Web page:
After nearly 22 years as president of the University of Texas at Brownsville, Juliet V. García, who is 65, will step down at the end of August to take on a new challenge. This fall she will become executive director of the University of Texas Institute of the Americas, which is being created to improve the lives of people living along the Mexican border. She talked with The Chronicle’s Katherine Mangan about Brownsville’s student-success strategies and what she hopes to achieve next.
Q. For 20 years, the University of Texas at Brownsville had a partnership with Texas Southmost College. What role did the partnership between the university and the community college serve before it ended in 2011?
A. In the early 1990s we decided to invent a place that took the strengths of a community college, including open admissions, nurturing, and small classes, eliminate all of the transfer barriers, and add, on top, a university with bachelor’s and master’s degrees. It raised expectations exponentially. We could see right away students who had started out in automotive technology with plans to set up their own shop deciding to stay and become civil engineers.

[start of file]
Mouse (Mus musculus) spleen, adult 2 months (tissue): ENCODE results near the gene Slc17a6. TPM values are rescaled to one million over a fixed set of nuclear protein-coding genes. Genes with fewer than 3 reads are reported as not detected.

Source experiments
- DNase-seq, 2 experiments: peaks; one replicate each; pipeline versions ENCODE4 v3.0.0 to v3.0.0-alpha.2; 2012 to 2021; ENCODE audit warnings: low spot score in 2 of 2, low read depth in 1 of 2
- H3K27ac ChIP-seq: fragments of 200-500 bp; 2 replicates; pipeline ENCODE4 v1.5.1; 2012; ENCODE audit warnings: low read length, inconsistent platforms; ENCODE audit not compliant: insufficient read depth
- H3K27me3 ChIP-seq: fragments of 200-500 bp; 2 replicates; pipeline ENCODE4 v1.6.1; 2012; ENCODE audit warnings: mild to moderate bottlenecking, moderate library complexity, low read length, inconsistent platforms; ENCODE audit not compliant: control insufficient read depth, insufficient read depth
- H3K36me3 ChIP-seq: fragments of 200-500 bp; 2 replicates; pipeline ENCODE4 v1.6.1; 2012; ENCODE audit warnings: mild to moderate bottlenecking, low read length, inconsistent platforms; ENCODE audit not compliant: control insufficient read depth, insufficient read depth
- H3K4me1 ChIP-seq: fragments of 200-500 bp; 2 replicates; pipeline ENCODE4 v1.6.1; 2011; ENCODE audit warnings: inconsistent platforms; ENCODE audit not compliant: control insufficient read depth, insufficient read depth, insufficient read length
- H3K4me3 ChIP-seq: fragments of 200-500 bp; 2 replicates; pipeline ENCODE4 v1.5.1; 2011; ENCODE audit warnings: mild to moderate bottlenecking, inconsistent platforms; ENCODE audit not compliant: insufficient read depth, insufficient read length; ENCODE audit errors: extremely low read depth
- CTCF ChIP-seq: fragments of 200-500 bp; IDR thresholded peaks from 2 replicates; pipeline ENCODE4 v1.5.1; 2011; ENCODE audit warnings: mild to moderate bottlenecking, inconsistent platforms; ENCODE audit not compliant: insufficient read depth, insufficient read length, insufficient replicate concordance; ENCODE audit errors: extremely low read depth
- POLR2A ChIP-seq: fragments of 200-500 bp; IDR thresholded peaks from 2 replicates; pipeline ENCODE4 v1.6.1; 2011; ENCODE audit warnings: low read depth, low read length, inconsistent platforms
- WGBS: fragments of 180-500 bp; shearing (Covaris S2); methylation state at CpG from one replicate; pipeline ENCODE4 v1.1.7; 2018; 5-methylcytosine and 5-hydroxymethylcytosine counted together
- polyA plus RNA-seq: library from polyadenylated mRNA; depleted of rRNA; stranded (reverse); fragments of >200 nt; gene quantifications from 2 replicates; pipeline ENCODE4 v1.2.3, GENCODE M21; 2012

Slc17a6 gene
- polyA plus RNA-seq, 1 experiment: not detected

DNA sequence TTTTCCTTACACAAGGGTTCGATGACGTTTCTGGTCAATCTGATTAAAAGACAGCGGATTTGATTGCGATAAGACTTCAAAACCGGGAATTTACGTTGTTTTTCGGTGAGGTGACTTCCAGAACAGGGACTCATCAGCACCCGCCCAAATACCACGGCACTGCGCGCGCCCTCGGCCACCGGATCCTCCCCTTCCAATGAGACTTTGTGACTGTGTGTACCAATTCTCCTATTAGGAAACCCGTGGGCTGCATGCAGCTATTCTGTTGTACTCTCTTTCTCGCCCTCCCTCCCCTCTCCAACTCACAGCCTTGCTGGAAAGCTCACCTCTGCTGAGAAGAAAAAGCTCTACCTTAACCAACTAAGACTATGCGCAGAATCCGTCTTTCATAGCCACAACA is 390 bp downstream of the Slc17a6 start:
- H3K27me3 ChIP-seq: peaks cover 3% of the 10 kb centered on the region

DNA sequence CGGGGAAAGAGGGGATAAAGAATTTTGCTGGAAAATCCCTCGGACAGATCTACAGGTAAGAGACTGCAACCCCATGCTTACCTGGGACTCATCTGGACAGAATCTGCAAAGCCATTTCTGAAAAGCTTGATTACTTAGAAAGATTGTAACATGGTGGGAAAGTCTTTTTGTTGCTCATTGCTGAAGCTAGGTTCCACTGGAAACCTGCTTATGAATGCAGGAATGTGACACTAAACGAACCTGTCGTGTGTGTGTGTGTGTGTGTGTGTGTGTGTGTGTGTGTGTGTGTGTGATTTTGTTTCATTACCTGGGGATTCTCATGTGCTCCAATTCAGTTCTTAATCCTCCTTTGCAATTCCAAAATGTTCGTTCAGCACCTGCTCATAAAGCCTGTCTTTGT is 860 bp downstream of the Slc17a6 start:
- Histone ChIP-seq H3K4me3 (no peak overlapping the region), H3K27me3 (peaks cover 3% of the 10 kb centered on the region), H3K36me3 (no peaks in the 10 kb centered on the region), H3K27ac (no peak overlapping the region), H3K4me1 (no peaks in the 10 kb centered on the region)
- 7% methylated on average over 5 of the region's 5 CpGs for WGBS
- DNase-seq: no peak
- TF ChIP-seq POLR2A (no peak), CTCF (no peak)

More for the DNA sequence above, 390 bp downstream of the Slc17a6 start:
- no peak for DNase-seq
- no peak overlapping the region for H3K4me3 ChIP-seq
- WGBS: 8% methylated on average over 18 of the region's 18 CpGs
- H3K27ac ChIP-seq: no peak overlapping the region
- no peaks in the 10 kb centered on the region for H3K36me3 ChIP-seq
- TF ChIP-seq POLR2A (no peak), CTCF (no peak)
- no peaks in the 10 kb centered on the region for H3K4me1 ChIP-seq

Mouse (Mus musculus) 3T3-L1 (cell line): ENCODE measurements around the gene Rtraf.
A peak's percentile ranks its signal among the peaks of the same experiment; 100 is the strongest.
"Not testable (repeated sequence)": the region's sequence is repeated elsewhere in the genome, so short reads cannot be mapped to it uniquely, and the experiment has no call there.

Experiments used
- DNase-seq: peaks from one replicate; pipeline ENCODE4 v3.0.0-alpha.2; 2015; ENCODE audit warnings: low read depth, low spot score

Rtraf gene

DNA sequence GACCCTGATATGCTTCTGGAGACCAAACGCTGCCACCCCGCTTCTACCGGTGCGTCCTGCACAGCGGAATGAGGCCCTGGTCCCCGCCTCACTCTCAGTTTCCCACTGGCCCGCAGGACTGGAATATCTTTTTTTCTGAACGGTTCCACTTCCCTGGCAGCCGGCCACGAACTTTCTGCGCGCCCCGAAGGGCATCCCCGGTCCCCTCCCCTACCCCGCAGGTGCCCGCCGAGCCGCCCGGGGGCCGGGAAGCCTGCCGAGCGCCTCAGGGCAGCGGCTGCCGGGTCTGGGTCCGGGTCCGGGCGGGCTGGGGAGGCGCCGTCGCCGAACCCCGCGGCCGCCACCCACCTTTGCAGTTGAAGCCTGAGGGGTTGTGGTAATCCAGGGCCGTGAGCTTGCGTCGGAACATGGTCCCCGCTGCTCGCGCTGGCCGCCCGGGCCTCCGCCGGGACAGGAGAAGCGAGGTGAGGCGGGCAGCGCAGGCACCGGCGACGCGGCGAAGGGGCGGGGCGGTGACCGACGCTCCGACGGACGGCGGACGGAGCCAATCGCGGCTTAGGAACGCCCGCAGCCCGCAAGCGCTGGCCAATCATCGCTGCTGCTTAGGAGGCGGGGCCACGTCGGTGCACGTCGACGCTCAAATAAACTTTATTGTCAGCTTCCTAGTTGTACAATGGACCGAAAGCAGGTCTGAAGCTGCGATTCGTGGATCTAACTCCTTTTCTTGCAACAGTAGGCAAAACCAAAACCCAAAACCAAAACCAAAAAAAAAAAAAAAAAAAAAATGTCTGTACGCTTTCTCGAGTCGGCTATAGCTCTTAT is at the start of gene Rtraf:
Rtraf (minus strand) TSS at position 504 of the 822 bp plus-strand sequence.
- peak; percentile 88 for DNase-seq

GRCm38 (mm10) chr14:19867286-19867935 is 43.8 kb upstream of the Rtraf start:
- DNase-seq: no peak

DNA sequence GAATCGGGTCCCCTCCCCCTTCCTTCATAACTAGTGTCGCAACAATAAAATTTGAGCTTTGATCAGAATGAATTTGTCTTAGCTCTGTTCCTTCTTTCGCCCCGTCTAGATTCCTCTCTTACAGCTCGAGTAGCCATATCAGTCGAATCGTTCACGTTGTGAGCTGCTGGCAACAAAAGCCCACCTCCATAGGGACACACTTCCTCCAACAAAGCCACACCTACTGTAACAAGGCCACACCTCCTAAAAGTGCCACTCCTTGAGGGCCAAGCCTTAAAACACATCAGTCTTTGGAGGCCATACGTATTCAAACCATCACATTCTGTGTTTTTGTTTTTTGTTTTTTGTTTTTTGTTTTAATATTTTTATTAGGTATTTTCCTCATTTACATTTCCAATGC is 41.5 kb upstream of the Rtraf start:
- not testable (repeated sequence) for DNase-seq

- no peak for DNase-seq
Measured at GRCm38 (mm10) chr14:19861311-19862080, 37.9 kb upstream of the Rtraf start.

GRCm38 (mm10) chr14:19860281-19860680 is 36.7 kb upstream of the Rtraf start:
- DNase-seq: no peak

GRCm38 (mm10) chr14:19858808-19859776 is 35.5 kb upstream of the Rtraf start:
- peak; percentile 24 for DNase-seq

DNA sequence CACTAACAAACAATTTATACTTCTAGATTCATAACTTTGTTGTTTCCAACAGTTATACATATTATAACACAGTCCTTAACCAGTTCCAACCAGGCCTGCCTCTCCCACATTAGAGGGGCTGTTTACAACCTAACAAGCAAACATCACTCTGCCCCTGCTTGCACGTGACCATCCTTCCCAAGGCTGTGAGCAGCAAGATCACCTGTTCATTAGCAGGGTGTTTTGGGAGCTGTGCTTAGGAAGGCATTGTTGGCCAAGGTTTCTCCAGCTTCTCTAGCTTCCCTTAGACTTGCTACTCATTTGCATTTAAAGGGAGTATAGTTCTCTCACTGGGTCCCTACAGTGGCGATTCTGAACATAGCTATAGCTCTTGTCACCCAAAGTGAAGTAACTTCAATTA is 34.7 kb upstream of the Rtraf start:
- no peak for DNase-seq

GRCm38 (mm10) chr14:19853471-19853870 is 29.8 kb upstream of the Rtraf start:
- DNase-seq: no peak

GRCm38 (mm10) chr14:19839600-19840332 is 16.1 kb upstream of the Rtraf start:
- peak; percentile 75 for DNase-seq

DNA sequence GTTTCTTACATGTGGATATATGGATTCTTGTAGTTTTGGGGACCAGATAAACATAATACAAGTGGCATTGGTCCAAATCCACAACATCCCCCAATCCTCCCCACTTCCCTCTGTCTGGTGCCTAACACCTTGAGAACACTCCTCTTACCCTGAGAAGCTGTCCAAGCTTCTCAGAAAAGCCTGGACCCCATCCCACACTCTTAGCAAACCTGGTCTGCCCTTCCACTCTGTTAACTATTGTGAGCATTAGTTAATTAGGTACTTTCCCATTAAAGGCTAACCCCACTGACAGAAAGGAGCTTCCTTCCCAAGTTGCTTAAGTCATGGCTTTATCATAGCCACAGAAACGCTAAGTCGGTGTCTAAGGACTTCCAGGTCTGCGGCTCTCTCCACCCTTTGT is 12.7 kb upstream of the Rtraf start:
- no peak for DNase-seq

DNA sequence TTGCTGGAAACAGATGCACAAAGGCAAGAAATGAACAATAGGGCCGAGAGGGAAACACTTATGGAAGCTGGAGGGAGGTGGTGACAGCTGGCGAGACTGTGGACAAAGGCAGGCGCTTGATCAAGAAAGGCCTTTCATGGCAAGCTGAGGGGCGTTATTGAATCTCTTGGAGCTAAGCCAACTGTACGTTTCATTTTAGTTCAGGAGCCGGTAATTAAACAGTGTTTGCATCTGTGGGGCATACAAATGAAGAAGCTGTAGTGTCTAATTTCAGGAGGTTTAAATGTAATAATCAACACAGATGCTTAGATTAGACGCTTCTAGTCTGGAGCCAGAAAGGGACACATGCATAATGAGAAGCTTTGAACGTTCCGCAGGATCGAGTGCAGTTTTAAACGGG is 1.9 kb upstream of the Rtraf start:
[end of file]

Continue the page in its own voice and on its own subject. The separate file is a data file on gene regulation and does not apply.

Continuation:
Q. What lessons did you draw from presiding over a university where most students are the first in their families to attend college?
A. You can’t pretend they’re the same kids who go to a more elite school. You have to treat them differently. They need more rigor and more discipline and more time on task.
Starting last year, we required all freshmen in the four highest-dropout courses—English, math, history, and science—to come in for an hour with a peer tutor for every hour in class. Every freshman has to do it—no opt-out. Retention rates in those courses grew by double digits.
Our students face different kinds of pressures. Families are their most important priorities, then work, then school, so if your mom needs you at home or someone’s sick, you don’t come to class.
We converted all of our part-time staff positions into student employment so students who have to work are engaged on campus, talking with faculty, and not just off somewhere flipping burgers.
Q. What will your priorities be in the new institute?
A. We see ourselves as the epicenter of English-speaking and Spanish-speaking Americas, where they convene and where their edges blur. As we are inventing a new university that takes advantage of that position [the University of Texas-Rio Grande Valley], I’ll be looking at ways to facilitate important discussions across borders, those that don’t just talk about problems but try to solve them. It will also be a place to develop the next generation of leadership that will nurture and sustain our democracy.